Christopher Marlowe was born the son of a prosperous shoemaker in Canterbury, England, and was baptized on February 26, 1564, but his actual date of birth is unknown. He received his early education at the King's School in Canterbury and was later awarded a scholarship to study at Corpus Christi College, Cambridge. Scholars recognize Marlowe as the first English dramatist to reveal the full potential of blank verse poetry, and as one who made significant advances in the genre of English tragedy through keen examinations of Renaissance morality. Marlowe wrote during the Elizabethan period, a time of change and uncertainty. The spirit of the age was marked by both the Renaissance and the Reformation. This was a time when society had begun to free itself from medieval institutions and to celebrate the ascendancy of the individual. Marlowe witnessed these developments first-hand and began to explore the potential consequences of this newfound freedom. The dangers of excessive ambition and the apparent compulsion to strive for more than one already has, forms a major theme in Marlowe's plays. Although his achievements have been generally overshadowed by his exact contemporary, William Shakespeare, many critics contend that had he not died young, Marlowe's reputation would certainly have rivaled that of the more famous playwright.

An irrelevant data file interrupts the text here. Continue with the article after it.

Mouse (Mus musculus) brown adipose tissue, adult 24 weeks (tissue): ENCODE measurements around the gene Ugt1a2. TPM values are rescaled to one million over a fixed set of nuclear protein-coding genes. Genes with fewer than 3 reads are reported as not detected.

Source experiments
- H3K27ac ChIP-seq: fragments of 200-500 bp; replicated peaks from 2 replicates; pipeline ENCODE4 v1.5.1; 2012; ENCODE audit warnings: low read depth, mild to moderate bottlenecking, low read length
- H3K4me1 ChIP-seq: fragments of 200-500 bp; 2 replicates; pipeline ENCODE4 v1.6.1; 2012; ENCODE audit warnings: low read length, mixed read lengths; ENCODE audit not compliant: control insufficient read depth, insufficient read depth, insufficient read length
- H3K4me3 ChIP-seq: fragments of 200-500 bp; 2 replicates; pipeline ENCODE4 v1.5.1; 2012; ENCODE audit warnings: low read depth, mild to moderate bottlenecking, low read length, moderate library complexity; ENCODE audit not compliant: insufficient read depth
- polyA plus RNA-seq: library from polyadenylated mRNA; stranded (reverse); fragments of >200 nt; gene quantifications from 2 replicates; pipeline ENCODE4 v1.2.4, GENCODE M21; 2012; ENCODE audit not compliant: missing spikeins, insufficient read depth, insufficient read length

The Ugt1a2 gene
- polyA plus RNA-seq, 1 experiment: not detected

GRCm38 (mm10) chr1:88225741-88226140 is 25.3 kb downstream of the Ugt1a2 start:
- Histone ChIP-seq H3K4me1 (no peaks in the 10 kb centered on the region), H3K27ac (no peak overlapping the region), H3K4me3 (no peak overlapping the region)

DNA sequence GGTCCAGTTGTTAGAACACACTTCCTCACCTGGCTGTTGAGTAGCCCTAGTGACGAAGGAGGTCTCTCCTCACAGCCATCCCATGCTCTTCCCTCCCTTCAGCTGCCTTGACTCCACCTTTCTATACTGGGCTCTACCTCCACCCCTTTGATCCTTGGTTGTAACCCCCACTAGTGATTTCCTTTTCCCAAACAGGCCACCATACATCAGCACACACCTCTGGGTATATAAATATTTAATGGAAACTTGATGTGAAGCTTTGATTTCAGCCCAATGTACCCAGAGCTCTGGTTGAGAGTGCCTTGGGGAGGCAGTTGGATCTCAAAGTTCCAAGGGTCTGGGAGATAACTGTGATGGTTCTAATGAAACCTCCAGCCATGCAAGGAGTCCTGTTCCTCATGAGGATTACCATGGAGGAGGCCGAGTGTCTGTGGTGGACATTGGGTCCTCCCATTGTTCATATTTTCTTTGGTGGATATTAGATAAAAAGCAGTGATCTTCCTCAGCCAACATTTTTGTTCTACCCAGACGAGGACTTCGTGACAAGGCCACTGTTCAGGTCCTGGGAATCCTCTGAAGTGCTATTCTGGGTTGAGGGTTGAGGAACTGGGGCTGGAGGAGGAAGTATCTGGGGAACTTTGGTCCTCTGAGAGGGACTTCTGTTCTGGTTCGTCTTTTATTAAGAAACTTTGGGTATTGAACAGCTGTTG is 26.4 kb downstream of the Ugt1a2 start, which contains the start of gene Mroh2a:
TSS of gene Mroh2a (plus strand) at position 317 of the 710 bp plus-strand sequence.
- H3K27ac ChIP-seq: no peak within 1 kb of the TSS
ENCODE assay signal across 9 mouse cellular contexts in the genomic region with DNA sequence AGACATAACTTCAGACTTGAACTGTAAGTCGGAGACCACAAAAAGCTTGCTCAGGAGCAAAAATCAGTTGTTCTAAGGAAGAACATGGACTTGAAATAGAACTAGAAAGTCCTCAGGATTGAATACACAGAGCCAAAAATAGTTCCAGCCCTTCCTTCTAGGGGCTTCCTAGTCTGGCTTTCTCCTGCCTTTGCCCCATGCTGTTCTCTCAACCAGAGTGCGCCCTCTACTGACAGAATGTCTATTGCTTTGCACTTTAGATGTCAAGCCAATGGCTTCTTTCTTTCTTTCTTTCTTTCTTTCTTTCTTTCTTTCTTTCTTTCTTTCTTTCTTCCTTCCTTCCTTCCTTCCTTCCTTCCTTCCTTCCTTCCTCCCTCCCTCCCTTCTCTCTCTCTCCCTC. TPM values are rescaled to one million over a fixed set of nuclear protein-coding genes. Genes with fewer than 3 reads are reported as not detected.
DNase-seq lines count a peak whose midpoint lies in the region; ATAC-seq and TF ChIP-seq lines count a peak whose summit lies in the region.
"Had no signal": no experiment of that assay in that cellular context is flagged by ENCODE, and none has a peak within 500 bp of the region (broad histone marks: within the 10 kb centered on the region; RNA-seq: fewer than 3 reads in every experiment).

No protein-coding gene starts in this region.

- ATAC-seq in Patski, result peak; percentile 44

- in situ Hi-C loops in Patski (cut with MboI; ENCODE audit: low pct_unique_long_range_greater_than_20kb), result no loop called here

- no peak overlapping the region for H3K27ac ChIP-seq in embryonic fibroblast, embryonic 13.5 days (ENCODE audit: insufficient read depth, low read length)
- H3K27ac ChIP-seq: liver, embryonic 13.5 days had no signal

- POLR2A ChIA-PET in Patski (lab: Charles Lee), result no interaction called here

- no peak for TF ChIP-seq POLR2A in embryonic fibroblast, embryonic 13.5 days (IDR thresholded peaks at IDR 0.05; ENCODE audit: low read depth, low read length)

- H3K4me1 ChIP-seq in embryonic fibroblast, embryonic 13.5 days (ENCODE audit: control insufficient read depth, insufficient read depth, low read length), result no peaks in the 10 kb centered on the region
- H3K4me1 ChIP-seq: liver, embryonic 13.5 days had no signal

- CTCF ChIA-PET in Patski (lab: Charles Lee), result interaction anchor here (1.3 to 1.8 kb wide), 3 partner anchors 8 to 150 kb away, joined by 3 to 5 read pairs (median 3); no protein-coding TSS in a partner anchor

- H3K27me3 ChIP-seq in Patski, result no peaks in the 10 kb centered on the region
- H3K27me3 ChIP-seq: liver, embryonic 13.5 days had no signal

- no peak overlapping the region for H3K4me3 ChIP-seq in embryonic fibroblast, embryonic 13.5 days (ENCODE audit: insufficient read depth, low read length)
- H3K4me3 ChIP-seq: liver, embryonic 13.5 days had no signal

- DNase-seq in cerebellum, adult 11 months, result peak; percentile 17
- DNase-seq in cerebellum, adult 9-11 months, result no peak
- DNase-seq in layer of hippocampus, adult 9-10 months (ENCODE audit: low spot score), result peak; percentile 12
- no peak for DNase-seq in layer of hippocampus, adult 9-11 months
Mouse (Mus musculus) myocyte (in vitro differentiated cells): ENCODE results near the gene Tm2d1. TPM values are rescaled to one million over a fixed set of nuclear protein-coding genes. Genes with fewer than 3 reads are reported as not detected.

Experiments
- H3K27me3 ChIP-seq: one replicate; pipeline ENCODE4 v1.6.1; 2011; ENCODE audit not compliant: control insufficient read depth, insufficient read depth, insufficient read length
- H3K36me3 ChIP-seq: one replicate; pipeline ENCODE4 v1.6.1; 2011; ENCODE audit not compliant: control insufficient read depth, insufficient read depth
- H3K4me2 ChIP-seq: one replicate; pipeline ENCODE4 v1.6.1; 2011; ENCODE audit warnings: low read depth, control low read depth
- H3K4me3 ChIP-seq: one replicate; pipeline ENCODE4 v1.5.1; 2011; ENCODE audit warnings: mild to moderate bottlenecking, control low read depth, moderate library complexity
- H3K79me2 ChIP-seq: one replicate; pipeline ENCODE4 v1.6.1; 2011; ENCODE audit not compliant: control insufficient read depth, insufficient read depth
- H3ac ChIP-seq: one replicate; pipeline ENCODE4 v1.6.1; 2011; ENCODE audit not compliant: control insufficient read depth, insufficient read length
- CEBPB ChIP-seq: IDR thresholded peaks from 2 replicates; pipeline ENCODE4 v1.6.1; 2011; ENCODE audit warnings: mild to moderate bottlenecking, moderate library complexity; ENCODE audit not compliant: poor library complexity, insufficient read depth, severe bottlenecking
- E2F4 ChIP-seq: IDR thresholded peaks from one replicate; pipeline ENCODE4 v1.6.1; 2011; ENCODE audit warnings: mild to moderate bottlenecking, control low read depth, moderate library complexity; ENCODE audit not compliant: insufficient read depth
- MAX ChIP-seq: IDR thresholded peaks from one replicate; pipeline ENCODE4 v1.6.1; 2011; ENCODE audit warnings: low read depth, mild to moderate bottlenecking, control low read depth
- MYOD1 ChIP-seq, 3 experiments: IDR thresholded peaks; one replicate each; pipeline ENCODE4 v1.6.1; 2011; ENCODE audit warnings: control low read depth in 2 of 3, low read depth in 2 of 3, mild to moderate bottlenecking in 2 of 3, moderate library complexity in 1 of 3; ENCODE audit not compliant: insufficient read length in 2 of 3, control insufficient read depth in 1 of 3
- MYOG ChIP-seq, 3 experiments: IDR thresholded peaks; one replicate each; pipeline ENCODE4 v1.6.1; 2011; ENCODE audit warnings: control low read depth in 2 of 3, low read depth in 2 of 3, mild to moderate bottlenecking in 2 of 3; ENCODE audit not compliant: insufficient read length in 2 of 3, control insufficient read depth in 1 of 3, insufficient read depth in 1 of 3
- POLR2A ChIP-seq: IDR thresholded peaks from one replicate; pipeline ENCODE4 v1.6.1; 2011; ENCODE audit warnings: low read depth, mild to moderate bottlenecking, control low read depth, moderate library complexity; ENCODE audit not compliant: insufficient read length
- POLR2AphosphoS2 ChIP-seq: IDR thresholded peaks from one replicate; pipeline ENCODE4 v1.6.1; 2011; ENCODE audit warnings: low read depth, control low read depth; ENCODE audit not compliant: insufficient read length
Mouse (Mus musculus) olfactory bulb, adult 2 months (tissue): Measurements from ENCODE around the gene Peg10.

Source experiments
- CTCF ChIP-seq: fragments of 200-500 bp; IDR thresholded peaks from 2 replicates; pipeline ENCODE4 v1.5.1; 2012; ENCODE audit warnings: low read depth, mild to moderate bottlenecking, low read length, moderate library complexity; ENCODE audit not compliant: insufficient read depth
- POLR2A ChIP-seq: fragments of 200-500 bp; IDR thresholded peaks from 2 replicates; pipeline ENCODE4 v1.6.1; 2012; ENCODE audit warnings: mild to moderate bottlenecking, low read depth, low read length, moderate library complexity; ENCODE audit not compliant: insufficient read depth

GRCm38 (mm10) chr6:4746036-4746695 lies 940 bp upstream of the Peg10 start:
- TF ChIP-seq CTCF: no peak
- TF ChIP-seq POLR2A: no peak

Excerpted from Literature Criticism from 1400 to 1800. Ed. James E. Person. Vol. 22. Detroit: Gale Research, 1993. p325-402.
A reference source such as the “Encyclopaedia Judaica” has background information on Marlowe’s play as well as a bibliography at the end of the article that will lead you to more books with criticism of the play. Access the “Encyclopaedia Judaica” through the “Gale Virtual Reference Library.”